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A Parliament based on the special votes only

Parliament would have looked incredibly different if the country voted the same way that the special voters did.  Note that this is not the “results including special votes”; it’s a hypothetical “special” Parliament that would have existed if tabulated based on the special votes only.

Major differences from the actual Parliament
  1. The Greens would have had 19 seats and the Mana Party two seats.
  2. New Zealand First would not have made it back to Parliament.
  3. Labour would most likely have formed government.

A hypothetical “special-votes” Parliament

Party

% special votes

Electorate seats*

List seats

Total seats

Difference from prelim
National Party
41.76%
41
13
54
-6
Labour Party
30.41%
23
17
40
+6
Green Party
14.67%
0
19
19
+6
Maori Party
2.11%
3
0
3
† 0
ACT New Zealand
1.13%
1
0
1
0
Mana
1.65%
1
1
2
+1
United Future
0.53%
1
0
1
0
New Zealand First Party
4.84%
0
0
0
-8
Conservative Party
1.72%
0
0
0
0
Aotearoa Legalise Cannabis Party
0.92%
0
0
0
0
Democrats for Social Credit
0.12%
0
0
0
0
Libertarianz
0.08%
0
0
0
0
Alliance
0.06%
0
0
0
0
Total
100.00%
70
 50
120
-1
* I didn’t take note of the preliminary electorate vote counts, so I’m just using final electorate results here.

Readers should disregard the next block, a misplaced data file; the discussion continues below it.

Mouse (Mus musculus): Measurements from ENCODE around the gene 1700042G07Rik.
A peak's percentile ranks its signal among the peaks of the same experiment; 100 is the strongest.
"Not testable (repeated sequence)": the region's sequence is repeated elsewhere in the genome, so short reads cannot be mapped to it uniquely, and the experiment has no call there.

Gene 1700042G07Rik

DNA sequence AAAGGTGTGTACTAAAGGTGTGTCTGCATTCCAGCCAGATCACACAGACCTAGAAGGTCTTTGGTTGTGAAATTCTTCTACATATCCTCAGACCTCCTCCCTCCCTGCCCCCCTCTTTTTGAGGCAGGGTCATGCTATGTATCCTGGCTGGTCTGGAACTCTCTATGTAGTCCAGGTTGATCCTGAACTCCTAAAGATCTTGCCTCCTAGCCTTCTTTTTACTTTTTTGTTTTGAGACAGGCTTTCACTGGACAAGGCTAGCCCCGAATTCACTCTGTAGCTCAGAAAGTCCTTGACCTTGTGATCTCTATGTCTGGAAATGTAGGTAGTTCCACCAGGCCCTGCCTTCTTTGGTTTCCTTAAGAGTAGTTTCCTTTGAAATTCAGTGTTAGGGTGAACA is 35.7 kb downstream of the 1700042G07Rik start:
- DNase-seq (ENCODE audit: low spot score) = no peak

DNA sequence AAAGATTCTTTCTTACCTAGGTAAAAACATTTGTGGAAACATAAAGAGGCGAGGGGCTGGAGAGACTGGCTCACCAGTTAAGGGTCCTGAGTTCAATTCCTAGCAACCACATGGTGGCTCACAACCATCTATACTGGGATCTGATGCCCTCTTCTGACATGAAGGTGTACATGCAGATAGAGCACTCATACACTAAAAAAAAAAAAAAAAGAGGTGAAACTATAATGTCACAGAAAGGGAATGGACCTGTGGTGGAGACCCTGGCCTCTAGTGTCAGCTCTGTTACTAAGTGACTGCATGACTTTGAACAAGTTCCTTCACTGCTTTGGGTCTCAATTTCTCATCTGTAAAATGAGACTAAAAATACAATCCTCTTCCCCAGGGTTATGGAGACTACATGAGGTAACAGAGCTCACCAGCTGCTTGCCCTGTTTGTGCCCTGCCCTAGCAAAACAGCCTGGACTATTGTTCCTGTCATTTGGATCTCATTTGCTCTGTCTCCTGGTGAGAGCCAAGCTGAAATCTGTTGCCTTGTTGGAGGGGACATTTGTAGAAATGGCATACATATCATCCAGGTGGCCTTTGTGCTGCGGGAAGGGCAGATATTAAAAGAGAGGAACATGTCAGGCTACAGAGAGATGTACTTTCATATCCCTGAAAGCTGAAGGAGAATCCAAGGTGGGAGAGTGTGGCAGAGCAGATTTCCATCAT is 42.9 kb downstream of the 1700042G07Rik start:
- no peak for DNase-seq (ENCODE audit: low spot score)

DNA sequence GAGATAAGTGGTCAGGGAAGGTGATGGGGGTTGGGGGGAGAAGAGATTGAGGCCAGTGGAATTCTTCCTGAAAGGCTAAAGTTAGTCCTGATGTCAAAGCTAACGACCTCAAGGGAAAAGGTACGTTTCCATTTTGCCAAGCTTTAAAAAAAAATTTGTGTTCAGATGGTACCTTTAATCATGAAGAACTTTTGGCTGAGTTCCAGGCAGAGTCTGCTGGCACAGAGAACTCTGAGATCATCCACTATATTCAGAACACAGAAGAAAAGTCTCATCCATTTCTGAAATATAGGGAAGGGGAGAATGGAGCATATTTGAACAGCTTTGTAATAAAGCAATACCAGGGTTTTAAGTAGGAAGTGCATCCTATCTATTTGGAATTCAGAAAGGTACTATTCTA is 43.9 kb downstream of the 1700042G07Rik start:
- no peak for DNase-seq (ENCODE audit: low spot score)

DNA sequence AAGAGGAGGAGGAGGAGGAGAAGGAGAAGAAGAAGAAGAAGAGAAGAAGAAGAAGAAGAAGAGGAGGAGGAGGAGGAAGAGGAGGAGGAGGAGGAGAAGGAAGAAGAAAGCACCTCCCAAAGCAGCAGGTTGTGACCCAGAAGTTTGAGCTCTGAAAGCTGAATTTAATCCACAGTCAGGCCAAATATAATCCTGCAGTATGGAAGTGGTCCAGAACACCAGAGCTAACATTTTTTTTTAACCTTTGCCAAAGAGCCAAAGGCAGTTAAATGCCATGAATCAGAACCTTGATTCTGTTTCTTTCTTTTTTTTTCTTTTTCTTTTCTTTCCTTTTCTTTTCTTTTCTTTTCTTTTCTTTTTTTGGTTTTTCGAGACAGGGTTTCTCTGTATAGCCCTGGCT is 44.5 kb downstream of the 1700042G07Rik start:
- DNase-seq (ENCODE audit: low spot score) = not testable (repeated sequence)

† The Maori Party’s seat allocation would have increased by one, from two to three, but because they got three electorate seats this would have just removed the overhang seat.

Special votes have historically favoured the left-wing parties, and it’s quite evident from these numbers: Labour and the Greens had seven percentage points between them more in the special votes than the preliminary results (27.13% and 10.62% respectively).

The biggest change, though, is New Zealand First.  Less than five per cent of special votes ticked New Zealand First, so the special voters would have had NZ First miss out on Parliament altogether.  This, combined with a 6.2-point loss for National, would have seen Labour and the Greens six seats stronger each.

Labour and the Greens would then have had 59 seats between them, just short of a 61-seat majority.  National, ACT and United Future (assuming Mr Dunne still chose to favour National) would have had 56.

The two-seat Mana Party was ruled out by both Mr Key and Mr Goff.  That only leaves the Maori Party.  Even if they did favour National, their three seats wouldn’t have been enough to push National over the 61-seat line.  So it’s a fair bet to say that, whoever the Maori Party talked to first, they would have ended up with Labour.

So basically the special voters voted for a left-wing government.  Labour, the Greens and the Maori Party would have between them commanded 62 seats, enough to govern.  That is very fascinating given how certain it’s always seemed (and still seems) that National had this election in the bag.

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